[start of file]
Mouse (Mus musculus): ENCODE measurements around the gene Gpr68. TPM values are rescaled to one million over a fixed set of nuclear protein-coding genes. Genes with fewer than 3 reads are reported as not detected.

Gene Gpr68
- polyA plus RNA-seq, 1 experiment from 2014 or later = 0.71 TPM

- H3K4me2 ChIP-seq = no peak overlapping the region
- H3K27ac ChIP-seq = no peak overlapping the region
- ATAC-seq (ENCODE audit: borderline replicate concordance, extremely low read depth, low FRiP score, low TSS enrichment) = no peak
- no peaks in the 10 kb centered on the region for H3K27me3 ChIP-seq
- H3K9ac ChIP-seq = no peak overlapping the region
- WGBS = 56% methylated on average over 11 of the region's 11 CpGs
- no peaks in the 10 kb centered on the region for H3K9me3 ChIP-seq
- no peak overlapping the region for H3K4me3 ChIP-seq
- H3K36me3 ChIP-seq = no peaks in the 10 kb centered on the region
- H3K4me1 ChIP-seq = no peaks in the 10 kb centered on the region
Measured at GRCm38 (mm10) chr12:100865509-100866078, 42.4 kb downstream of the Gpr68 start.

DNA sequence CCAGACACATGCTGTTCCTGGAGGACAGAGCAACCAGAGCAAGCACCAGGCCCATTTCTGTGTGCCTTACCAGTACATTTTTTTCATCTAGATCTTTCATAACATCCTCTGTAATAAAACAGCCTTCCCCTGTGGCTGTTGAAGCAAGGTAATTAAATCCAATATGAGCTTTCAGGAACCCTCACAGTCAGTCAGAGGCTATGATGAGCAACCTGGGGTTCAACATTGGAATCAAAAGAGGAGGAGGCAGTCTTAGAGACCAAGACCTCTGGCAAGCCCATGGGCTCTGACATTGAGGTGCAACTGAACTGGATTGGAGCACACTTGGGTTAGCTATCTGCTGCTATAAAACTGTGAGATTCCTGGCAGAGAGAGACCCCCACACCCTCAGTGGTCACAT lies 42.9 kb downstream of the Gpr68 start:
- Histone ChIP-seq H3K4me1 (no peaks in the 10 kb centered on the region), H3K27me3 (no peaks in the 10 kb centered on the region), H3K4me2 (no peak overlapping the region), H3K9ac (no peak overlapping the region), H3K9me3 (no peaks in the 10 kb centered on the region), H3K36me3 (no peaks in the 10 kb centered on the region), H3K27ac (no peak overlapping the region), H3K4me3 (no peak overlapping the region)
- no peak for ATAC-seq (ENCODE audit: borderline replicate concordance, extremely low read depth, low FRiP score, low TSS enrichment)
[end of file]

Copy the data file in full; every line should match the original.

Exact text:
Mouse (Mus musculus): ENCODE measurements around the gene Gpr68. TPM values are rescaled to one million over a fixed set of nuclear protein-coding genes. Genes with fewer than 3 reads are reported as not detected.

Gene Gpr68
- polyA plus RNA-seq, 1 experiment from 2014 or later = 0.71 TPM

- H3K4me2 ChIP-seq = no peak overlapping the region
- H3K27ac ChIP-seq = no peak overlapping the region
- ATAC-seq (ENCODE audit: borderline replicate concordance, extremely low read depth, low FRiP score, low TSS enrichment) = no peak
- no peaks in the 10 kb centered on the region for H3K27me3 ChIP-seq
- H3K9ac ChIP-seq = no peak overlapping the region
- WGBS = 56% methylated on average over 11 of the region's 11 CpGs
- no peaks in the 10 kb centered on the region for H3K9me3 ChIP-seq
- no peak overlapping the region for H3K4me3 ChIP-seq
- H3K36me3 ChIP-seq = no peaks in the 10 kb centered on the region
- H3K4me1 ChIP-seq = no peaks in the 10 kb centered on the region
Measured at GRCm38 (mm10) chr12:100865509-100866078, 42.4 kb downstream of the Gpr68 start.

DNA sequence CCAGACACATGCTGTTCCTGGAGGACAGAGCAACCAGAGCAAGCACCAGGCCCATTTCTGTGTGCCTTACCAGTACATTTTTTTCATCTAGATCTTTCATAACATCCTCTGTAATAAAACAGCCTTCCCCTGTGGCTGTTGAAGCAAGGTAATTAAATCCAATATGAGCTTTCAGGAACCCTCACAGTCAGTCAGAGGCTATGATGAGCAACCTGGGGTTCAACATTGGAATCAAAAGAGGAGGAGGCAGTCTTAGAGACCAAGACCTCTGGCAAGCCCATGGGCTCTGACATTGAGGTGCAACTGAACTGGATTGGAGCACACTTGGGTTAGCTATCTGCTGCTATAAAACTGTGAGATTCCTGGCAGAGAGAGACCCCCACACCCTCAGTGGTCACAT lies 42.9 kb downstream of the Gpr68 start:
- Histone ChIP-seq H3K4me1 (no peaks in the 10 kb centered on the region), H3K27me3 (no peaks in the 10 kb centered on the region), H3K4me2 (no peak overlapping the region), H3K9ac (no peak overlapping the region), H3K9me3 (no peaks in the 10 kb centered on the region), H3K36me3 (no peaks in the 10 kb centered on the region), H3K27ac (no peak overlapping the region), H3K4me3 (no peak overlapping the region)
- no peak for ATAC-seq (ENCODE audit: borderline replicate concordance, extremely low read depth, low FRiP score, low TSS enrichment)